Serendip is an independent site partnering with faculty at multiple colleges and universities around the world. Happy exploring!

Zounds, Skyhooks, and Bootyliscious: The Evolution of Words

kgould's picture
Normal 0 false false false MicrosoftInternetExplorer4

Zounds, Skyhooks, and Bootyliscious: The Evolution of Words


Throughout the first half of the semester, I actively wrestled with the words we picked to discuss and describe evolution. Foundationalism, (or the “F-Word” for Dalke’s section), and non-Foundationalism, Skyhooks and Cranes; I understood their application in class for the most part, but struggled to understand how they could be used outside of Evolution of Stories. Any attempt to discuss the course, diction and all, would leave my friends and family befuddled and confused. Moreover, the words seemed to change their meaning as I struggled to pin them down. Skyhooks were grounded in a story, with a beginning and an end… or were they suspended in belief? And where did that leave Cranes, building their way up… with no Foundation? Skyhooks were “bad,” Dennett thought they should be stomped and buried, but they seemed necessary for the evolution of human culture. Cranes had no designer… but a construction crane was designed and used in the design of foundations!

            The words were evolving—gaining new meaning as we moved our way through the semester. And I wondered, were the same forces that acted on living organisms (namely natural selection) acting on the words we’ve used as a culture over the course of history?

            If we look into Dennett’s concept of memes, which are transferred like genes over time, it would be reasonable to assume that word use is analogous to the driving forces of natural selection. Words that are used more will continue to be used, and words that fall out of vogue and are not used anymore will be lost, becoming extinct. (“Zounds,” anyone?) Heavily used words evolve more slowly (or not at all). “I” and “we” are pretty useful as they are, why change them? Researchers at Reading University claim that the words “I,” “we,” “two,” and “three” are among the oldest words in the English language, dating back tens of thousands of years (1). And why not? They’re used constantly in everyday language; I’m sure one would find it very hard to convey themselves without using the aforementioned words (or any numbers at all, for that matter). The same Reading University researchers claim that they can predict words close to extinction, including “guts,” “stick,” and “bad.” (Now, I can’t remember the last time I heard someone say “guts,” but “stick” and “bad” are frequently used; I’m not sure how much time these researchers spend away from their computer programs).

            And new words are added to the English lexicon all of the time. “Bootyliscious” is a popular one, with words like “supersize” (big surprise) and “hoody” (young person who wears a hooded sweatshirt, often a deviant) also recorded in the Oxford English Dictionary as of 2006. Experts suggest that, like clothes, words are made, used, and fade from everyday use over the course of a decade or so. (“Groovy” and “neat” are some examples, as well as bellbottoms and hoopskirts) (2). I know that my use of “funky” almost directly contradicts the “funky” of my parents; my “funky” suggests something eclectic or bohemian. My parents used “funky” to denote something foul or disgusting. (There has been some confusion in our household on that one).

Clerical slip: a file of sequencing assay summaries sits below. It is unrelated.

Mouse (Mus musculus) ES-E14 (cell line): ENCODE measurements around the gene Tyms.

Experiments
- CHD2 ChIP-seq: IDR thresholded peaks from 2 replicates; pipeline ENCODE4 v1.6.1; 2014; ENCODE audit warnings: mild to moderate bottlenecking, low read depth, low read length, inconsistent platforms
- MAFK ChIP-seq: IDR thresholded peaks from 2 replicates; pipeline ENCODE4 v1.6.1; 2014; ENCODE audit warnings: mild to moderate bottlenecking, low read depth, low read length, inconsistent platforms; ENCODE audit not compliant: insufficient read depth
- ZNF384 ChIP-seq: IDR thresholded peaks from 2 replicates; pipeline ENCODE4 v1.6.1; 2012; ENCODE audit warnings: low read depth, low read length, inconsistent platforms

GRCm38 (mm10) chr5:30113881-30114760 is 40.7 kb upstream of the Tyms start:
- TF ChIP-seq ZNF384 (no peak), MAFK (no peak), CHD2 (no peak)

Words evolve, language evolves, and while some literary elitists are screaming Doomsday with the advent of text messaging and l33t sp34k, it would be inappropriate to suggest that language is “devolving.” Like natural selection, the force that drives the evolution of words is hardly driving for perfection. More than anything, our vocabulary twists and changes to suit the revolutions in our society, namely the booming technological developments that have erupted with the advent of the Internet.

            And in this sense, words are very much like genes. A driving, selective force (culture, usage, popularity) selects the best words and weeds out the bad, and the tried and true “I,” “we,” and “two” persevere to allow English speakers to articulate themselves concisely. Now, Foundationalism refers to those who do not question their beliefs (while non-Foundationalism refers to those who do). Skyhooks are concepts and ideas suspended in another world, be it imagination or an alter-reality. Cranes are founded in reality, solid like the new foundation of Goodhart.

            So while some of us may not like the words “Foundationalism” and “Skyhook,” you can rest easy with the knowledge that they’ll change (like our genes), or die off like the sad Blue-Footed Booby, never to be uttered again.


(A moment of silence for the 1,600 hyphens that died in the 2007 edition of the Shorter Oxford Dictionary, eradiacted from words like “chick-pea” and “bumble-bee”; researchers cite email and chatspeak as the main predators of this dwindling piece of punctuation. Save the hyphens! Hyphenate today!)




  2. 2.


Paul Grobstein's picture

words and the weather ...

Yep, words do indeed evolve, including words used in the course.  And the process, in both cases, isn't "driving for perfection."  So, what's it doing?  In the world at large?  in our course?  You don't like the weather?  Wait around, it will change.  Is that it?